RESOLVE_HOST = "{{ portsentry_RESOLVE_HOST }}"
###################
# Response Options#
###################
# Options to dispose of attacker. Each is an action that will
# be run if an attack is detected. If you don't want a particular
# option then comment it out and it will be skipped.
#
# The variable $TARGET$ will be substituted with the target attacking
# host when an attack is detected. The variable $PORT$ will be substituted
# with the port that was scanned.
#
##################
# Ignore Options #
##################
# These options allow you to enable automatic response
# options for UDP/TCP. This is useful if you just want
# warnings for connections, but don't want to react for
# a particular protocol (i.e. you want to block TCP, but
# not UDP). To prevent a possible Denial of service attack
# against UDP and stealth scan detection for TCP, you may
# want to disable blocking, but leave the warning enabled.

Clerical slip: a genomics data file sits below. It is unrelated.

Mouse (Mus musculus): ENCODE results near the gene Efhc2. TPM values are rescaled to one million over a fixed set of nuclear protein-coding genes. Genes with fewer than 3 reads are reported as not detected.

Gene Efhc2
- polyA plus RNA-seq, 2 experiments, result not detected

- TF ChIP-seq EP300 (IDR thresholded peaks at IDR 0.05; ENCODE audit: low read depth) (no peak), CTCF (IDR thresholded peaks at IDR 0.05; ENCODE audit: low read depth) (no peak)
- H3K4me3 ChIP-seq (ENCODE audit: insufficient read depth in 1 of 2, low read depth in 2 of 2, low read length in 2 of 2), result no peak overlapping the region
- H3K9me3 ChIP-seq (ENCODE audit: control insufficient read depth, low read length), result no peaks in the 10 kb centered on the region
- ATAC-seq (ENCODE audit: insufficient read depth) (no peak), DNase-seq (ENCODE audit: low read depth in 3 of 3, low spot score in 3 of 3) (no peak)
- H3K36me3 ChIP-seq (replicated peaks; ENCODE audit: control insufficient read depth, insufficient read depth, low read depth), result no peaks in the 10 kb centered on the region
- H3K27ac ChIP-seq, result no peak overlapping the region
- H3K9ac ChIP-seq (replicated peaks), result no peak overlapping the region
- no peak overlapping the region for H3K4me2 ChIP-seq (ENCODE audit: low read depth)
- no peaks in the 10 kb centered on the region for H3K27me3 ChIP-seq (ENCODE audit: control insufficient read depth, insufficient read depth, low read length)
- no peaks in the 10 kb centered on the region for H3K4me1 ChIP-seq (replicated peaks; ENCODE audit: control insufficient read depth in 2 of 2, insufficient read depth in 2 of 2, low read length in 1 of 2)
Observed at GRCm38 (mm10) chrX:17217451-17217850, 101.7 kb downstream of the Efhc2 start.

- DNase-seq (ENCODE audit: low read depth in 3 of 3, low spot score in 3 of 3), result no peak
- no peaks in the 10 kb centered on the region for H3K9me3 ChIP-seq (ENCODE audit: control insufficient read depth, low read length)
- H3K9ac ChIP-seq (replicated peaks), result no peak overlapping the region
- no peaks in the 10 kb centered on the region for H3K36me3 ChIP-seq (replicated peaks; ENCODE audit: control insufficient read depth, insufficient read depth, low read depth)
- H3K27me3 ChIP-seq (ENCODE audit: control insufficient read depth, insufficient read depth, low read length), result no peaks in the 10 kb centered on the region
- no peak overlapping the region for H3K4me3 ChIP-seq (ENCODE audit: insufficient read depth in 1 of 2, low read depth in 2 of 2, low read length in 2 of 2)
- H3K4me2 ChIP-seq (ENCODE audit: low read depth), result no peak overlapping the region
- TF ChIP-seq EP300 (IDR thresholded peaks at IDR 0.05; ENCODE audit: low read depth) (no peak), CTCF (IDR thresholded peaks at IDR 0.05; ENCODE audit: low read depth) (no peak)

# I personally would wait for this to become a problem before
# doing though as most attackers really aren't doing this.
# The third option allows you to run just the external command
# in case of a scan to have a pager script or such execute
# but not drop the route. This may be useful for some admins
# who want to block TCP, but only want pager/e-mail warnings
# on UDP, etc.
#
#
# 0 = Do not block UDP/TCP scans.
# 1 = Block UDP/TCP scans.
# 2 = Run external command only (KILL_RUN_CMD)
BLOCK_UDP="{{ portsentry_block_udp }}"
BLOCK_TCP="{{ portsentry_block_tcp }}"
###################
# Dropping Routes:#
###################
# This command is used to drop the route or add the host into
# a local filter table.
#
# The gateway (333.444.555.666) should ideally be a dead host on